Interview on ABC AM with Sabra Lane

Transcript
  • Minister for Education and Training

E&OE TRANSCRIPT
Interview on ABC AM with Sabra Lane
Topics: Citizenship of Parliamentarians; Child care industry industrial action; Innovation and Science Australian report.

05/02/2018

07:13AM

Sabra Lane:                 Joining us now is the Education and Training Minister, Senator Simon Birmingham. Welcome back to AM.

Simon Birmingham:     Good morning, Sabra. Great to be with you.

Sabra Lane:                 How do you think voters will react to weeks and months more focus on this dual citizenship fight?

Simon Birmingham:     Well, the Government doesn’t want to and doesn’t intend to focus on the dual citizenship; far from it, we’re going to get on with the job that we’ve been doing to keep creating more jobs across the Australian economy – some 400,000 plus last year, a record since statistics have been collected; we’re going to keep working on budget repair, which is ahead of the track that we’d set ourselves and improving in terms of against Budget projections. These are the important issues. But we do believe that Bill Shorten ought to admit that firstly, he misled the Australian people through the second half of last year. He stood there hand on heart and repeatedly said that Labor has no problems and yet now he has a by-election in a Victorian seat; a senator before the High Court; and, of course, the case in Queensland of the member for Longman whose situation is very clear that she is still a British citizen, that her renunciation steps were not completed and, rather than wasting any of the Parliament’s time or any of the Court’s time, she should follow David Feeney’s lead and Susan Lamb should resign from the Parliament.

Sabra Lane:                 You just heard Scott Buchholz caution the Government against using its numbers to refer Susan Lamb; how mindful are you of that? Because it would set an ugly precedent, wouldn’t it?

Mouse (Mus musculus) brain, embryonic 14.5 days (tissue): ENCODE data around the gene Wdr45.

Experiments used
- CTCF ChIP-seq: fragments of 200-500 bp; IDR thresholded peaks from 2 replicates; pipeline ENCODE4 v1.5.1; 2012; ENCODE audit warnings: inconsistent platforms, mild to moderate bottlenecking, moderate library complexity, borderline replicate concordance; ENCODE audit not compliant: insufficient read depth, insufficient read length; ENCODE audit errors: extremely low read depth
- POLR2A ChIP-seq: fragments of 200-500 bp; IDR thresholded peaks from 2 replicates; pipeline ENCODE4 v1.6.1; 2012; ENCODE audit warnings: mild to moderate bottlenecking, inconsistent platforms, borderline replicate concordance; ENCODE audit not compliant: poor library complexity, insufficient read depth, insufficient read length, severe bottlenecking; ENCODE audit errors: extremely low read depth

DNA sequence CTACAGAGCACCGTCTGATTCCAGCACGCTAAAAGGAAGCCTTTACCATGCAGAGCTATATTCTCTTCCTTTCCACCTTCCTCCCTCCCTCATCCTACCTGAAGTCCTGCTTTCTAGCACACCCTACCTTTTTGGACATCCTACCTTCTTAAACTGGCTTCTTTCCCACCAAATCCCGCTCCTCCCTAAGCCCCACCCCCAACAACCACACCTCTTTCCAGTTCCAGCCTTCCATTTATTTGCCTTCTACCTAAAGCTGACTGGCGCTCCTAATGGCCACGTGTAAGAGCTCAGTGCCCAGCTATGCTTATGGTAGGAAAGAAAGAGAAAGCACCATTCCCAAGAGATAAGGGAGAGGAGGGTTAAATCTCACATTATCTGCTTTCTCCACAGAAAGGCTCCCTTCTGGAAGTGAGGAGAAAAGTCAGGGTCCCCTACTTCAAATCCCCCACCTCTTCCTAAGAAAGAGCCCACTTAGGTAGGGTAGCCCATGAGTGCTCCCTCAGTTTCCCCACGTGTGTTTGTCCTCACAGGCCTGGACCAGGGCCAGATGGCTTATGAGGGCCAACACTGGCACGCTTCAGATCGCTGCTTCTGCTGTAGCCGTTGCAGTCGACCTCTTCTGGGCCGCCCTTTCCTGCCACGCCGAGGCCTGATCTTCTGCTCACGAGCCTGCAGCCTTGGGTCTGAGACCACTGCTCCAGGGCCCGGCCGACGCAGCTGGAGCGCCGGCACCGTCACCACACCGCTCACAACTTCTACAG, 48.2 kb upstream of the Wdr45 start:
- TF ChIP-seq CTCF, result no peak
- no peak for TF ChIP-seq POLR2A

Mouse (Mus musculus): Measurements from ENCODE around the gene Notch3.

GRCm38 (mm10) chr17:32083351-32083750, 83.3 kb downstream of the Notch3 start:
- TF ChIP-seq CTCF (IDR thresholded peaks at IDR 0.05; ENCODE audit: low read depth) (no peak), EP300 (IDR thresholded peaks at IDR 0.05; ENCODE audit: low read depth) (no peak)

Simon Birmingham:     Well, that’s why Bill Shorten should do the right thing …

Sabra Lane:                 No, no. I’m asking you for your view, rather than quickly flicking off to the Opposition.

Simon Birmingham:     Well, Sabra, it’s not about flicking off to the Opposition; this is a Labor member of Parliament …

Sabra Lane:                 And I’m asking you about Scott Buchholz’s view.

Simon Birmingham:     … and, indeed, Susan Lamb should do the right thing. Susan Lamb is the individual member of Parliament in question here, whose circumstances are that she admits she is a British citizen and she admits she did not complete the renunciation process. So the point is …

Sabra Lane:                 To the point of my question, your own side is warning you against using your numbers to refer Labor members.

Simon Birmingham:     So the point is that the law set down by the High Court is now quite clear. We don’t all like the law, the Government took different propositions to the Court, however the Court found that the Australian constitution is black and white and Susan Lamb’s case appears to be black and white. She should do the right thing. She and Bill Shorten should both show some honour about this and simply not waste the Parliament’s time, not waste the Court’s time, not set any precedents, but just follow David Feeney’s lead and go to a by-election.